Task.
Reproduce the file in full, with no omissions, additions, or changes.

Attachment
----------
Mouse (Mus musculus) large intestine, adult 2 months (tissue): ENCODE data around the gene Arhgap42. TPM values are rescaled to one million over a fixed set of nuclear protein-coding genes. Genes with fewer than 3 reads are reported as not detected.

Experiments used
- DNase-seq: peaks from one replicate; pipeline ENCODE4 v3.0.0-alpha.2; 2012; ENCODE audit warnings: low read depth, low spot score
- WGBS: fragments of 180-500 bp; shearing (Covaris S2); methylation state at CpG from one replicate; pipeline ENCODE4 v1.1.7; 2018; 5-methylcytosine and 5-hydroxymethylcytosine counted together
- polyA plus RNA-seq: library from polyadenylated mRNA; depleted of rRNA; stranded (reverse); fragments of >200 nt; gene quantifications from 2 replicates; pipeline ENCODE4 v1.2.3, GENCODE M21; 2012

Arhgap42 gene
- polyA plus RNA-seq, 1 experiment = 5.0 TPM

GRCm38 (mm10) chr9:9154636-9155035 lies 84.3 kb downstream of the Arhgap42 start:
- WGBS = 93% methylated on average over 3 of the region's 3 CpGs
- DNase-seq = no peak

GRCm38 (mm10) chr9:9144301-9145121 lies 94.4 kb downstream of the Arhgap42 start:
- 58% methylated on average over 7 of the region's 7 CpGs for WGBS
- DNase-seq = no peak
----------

Mouse (Mus musculus) large intestine, adult 2 months (tissue): ENCODE data around the gene Arhgap42. TPM values are rescaled to one million over a fixed set of nuclear protein-coding genes. Genes with fewer than 3 reads are reported as not detected.

Experiments used
- DNase-seq: peaks from one replicate; pipeline ENCODE4 v3.0.0-alpha.2; 2012; ENCODE audit warnings: low read depth, low spot score
- WGBS: fragments of 180-500 bp; shearing (Covaris S2); methylation state at CpG from one replicate; pipeline ENCODE4 v1.1.7; 2018; 5-methylcytosine and 5-hydroxymethylcytosine counted together
- polyA plus RNA-seq: library from polyadenylated mRNA; depleted of rRNA; stranded (reverse); fragments of >200 nt; gene quantifications from 2 replicates; pipeline ENCODE4 v1.2.3, GENCODE M21; 2012

Arhgap42 gene
- polyA plus RNA-seq, 1 experiment = 5.0 TPM

GRCm38 (mm10) chr9:9154636-9155035 lies 84.3 kb downstream of the Arhgap42 start:
- WGBS = 93% methylated on average over 3 of the region's 3 CpGs
- DNase-seq = no peak

GRCm38 (mm10) chr9:9144301-9145121 lies 94.4 kb downstream of the Arhgap42 start:
- 58% methylated on average over 7 of the region's 7 CpGs for WGBS
- DNase-seq = no peak